Okay, that’s fine. But the article and discussion was about Christians – people who grow up in a Christian family and start with a belief and a faith in God.

    And if you had grown up on a desert island – well, you wouldn’t be human without any contacts to other humans. But we know from watching other societies that the belief in supernatural / Gods is universal. You can also observe it with individual children: they go through a “magic” phase around primary school (when they believe they can cause something bad to happen by wishing for it). And around age 11-13, many teens become deeply spiritual, interested in mystic and afterlife.

    Obviously, if their whole enviroment is so toxic that they reject everything faith-based as self-defence, or if they are so uninterested that they only care about BigMacs and video games, they don’t experience this. But enough children do to make it a known developmental stage for child psychologists and the like

  • Robert Landbeck

    “That wealth — its acquisition, preservation and multiplication — is what shapes the boundaries of the evangelical tribe.” Wealth has corrupted the whole of Christianity since Constantine bankrolled the early Roman church. It’s message and teaching no less so! The conundrum has always been how to exposed it? Now there is a Way that can’t be bought or sold at any price!

    The first wholly new interpretation for two thousand years of the moral teachings of Christ is published on the web. Radically different from anything else we know of from history, this new teaching is predicated upon a precise, predefined and predictable experience and called ‘the first Resurrection’ in the sense that the Resurrection of Jesus was intended to demonstrate Gods’ willingness to real Himself and intervene directly into the natural world for those obedient to His will, paving the way for access, by faith, to the power of divine transcendence and ultimate proof!

    Thus ‘faith’ becomes an act of trust in action, to search and discover this direct individual intervention into the natural world by omnipotent power that confirms divine will, law, command and covenant, which at the same time, realigns our moral compass with the Divine,  “correcting human nature by a change in natural law, altering biology, consciousness and human ethical perception beyond all natural evolutionary boundaries.” So like it or no, a new religious teaching, testable by faith, meeting all Enlightenment criteria of evidence based causation and definitive proof now exists. Nothing short of an intellectual, moral and religious revolution is getting under way. To test or not to test, that is the question? More info at http://www.energon.org.uk,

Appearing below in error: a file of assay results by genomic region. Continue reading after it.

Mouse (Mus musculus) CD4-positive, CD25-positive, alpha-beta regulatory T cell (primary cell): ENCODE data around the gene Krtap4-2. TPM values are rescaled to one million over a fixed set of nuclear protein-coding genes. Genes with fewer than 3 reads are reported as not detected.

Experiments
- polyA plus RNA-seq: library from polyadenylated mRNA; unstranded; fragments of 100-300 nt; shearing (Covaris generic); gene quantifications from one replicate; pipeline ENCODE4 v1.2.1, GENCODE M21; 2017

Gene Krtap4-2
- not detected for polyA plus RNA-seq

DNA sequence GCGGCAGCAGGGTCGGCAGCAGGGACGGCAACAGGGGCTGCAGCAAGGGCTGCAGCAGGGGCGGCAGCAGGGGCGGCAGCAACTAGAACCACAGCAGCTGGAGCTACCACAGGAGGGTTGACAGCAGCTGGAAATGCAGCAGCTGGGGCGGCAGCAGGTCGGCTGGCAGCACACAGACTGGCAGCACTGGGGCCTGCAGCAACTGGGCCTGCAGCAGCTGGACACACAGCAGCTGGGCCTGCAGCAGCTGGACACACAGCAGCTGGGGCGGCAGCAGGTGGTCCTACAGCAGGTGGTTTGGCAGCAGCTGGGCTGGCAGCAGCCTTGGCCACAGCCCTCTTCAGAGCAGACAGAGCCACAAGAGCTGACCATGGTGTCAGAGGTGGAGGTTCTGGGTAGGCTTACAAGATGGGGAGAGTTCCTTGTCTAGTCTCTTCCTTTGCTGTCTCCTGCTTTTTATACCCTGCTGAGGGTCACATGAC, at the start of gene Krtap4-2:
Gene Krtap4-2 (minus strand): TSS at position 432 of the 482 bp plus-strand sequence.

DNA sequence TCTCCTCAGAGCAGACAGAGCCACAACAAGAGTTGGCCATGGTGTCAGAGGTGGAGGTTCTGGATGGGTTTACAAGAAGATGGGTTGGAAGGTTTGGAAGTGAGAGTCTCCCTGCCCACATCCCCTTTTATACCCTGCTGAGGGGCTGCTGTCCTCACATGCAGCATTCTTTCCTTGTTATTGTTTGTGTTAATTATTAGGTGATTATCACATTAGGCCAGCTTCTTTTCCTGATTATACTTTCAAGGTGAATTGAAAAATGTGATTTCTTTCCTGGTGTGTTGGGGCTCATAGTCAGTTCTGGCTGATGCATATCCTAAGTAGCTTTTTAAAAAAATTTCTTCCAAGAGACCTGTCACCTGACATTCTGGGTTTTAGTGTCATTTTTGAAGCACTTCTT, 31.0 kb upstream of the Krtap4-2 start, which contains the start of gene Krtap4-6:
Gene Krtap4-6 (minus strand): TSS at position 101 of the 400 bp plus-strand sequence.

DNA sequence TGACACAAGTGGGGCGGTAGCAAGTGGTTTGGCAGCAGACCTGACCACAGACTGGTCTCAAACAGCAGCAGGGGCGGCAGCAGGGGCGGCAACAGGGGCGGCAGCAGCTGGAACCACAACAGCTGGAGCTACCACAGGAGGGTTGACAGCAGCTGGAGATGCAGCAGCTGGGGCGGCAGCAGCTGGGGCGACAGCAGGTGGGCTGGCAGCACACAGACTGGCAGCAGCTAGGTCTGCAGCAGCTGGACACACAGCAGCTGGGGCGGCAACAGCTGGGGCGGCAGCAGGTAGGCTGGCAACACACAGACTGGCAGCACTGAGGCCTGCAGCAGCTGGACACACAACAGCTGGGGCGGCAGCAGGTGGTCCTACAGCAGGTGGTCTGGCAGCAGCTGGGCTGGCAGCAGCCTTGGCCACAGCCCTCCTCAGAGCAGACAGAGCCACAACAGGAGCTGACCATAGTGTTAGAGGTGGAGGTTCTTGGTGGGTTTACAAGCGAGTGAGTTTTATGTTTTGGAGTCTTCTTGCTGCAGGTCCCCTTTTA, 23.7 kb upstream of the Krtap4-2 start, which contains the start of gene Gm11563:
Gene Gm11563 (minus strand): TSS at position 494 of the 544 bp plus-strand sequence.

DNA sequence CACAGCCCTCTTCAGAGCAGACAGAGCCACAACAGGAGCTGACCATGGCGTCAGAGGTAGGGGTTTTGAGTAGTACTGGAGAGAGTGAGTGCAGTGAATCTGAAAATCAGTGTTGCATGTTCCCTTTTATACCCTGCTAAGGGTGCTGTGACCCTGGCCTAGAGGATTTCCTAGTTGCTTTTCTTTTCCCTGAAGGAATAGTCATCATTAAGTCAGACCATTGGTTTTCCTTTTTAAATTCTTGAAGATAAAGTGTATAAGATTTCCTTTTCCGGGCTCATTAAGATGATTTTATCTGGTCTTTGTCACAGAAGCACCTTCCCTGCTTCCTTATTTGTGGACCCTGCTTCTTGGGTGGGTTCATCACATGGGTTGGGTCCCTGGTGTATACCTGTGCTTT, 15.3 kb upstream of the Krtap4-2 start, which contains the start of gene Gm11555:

http://soulgineering.com/2011/05/22/the-final-freedoms/

  • Ed Jones

    Over against the fundamentalist and
    far too many liberal theologians, we have the present Jesus understanding held
    by certain of our top theologians .       
            

    A viable
    historical solution to the “Jesus Puzzle” has taken place within the Guild of
    NT studies, the only discipline capable, not only of identifying our primary
    Scriptural source of apostolic witness to Jesus, but of appropriately
    interpreting this source as well.  However, “few are they who find it” even among
    well-known NT scholars. Finding it, this historical solution, is “a task to
    which specialized knowledge in the areas of philology, form and redaction
    criticism, literary criticism, history of religions, and New Testament theology
    necessarily applies.” (Hans Dieter Betz). “Over the last two centuries, there
    gradually emerged a new access to Jesus, made available through objective
    historical research.” (James M. Robinson). Under the force of present
    historical methods and knowledge this new access was brought to a highly creditable
    understanding during the 1980’s.  Schubert Ogden: “We now know not only that
    none of the Old Testament writings is prophetic witness to Jesus, but also that
    none of the writings of the New Testament is apostolic witness as the early
    church itself understood apostolicity. The sufficient  evidence for this point in the case of the New
    Testament writings is that all of them have been shown to depend on sources,
    written or oral, earlier than themselves, and hence not to be the original and
    originating witness that the early church mistook them to be in judging them to
    be apostolic. [“The sufficient evidence” without the agonizing mythical detail
    of what the writings of the NT does contain, which now supplies the grist for the
    blogsphere mythicists’ mill]  – - the
    witness of the apostles is still rightly taken to be the real ‘Christian’